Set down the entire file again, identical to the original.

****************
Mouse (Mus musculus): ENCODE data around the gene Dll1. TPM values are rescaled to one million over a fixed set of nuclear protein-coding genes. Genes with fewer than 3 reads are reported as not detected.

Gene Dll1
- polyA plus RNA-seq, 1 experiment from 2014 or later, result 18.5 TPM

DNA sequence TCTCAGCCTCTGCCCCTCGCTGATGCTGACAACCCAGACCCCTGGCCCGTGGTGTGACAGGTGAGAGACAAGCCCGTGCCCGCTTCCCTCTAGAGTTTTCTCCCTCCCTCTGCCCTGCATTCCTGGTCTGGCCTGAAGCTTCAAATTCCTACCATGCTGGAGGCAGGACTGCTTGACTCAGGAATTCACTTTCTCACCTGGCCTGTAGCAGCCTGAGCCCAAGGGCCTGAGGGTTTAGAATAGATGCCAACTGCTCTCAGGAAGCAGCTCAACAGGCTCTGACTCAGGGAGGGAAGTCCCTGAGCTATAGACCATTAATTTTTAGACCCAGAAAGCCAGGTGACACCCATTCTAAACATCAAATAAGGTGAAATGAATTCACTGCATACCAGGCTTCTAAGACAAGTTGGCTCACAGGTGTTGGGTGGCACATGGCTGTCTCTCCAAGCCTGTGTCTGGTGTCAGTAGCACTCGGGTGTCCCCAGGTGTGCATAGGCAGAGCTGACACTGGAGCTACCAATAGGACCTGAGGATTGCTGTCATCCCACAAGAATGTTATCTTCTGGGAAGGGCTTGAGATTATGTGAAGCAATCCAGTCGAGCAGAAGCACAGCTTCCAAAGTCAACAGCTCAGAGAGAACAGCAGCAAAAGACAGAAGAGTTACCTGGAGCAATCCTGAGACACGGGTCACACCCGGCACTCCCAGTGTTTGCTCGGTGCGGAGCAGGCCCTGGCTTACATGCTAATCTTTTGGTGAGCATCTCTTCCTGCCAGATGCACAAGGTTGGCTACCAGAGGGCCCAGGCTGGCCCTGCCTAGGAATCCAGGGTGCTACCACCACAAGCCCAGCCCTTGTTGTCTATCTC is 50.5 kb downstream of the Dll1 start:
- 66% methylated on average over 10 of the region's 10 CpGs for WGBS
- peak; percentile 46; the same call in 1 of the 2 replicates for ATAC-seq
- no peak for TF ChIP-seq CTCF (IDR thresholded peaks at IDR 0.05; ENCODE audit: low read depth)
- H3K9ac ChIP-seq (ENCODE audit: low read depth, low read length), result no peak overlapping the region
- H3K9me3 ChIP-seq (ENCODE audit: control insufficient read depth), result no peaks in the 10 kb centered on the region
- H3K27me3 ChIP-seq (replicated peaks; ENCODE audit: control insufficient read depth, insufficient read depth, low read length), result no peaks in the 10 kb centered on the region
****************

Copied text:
Mouse (Mus musculus): ENCODE data around the gene Dll1. TPM values are rescaled to one million over a fixed set of nuclear protein-coding genes. Genes with fewer than 3 reads are reported as not detected.

Gene Dll1
- polyA plus RNA-seq, 1 experiment from 2014 or later, result 18.5 TPM

DNA sequence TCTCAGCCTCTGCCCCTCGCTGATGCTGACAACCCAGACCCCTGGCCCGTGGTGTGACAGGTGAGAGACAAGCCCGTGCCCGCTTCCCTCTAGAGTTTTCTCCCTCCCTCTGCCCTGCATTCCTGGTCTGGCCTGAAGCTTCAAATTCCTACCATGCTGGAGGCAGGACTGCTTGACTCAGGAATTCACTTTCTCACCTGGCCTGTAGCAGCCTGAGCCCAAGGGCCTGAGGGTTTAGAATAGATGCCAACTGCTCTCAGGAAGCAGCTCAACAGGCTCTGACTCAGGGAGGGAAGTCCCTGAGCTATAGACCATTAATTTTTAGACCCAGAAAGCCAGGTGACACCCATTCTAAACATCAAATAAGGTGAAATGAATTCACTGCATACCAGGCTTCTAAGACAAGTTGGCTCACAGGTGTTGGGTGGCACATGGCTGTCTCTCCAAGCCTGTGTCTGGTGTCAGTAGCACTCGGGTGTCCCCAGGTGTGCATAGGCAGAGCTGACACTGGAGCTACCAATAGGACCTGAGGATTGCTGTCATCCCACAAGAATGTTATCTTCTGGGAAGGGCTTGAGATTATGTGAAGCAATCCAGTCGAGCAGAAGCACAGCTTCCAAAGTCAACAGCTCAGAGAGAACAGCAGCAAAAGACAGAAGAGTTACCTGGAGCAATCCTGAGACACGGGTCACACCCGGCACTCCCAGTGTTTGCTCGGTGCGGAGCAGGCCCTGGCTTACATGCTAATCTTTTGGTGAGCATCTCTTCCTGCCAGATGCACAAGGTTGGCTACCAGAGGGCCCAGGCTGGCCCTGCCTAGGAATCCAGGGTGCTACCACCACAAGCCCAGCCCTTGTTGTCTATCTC is 50.5 kb downstream of the Dll1 start:
- 66% methylated on average over 10 of the region's 10 CpGs for WGBS
- peak; percentile 46; the same call in 1 of the 2 replicates for ATAC-seq
- no peak for TF ChIP-seq CTCF (IDR thresholded peaks at IDR 0.05; ENCODE audit: low read depth)
- H3K9ac ChIP-seq (ENCODE audit: low read depth, low read length), result no peak overlapping the region
- H3K9me3 ChIP-seq (ENCODE audit: control insufficient read depth), result no peaks in the 10 kb centered on the region
- H3K27me3 ChIP-seq (replicated peaks; ENCODE audit: control insufficient read depth, insufficient read depth, low read length), result no peaks in the 10 kb centered on the region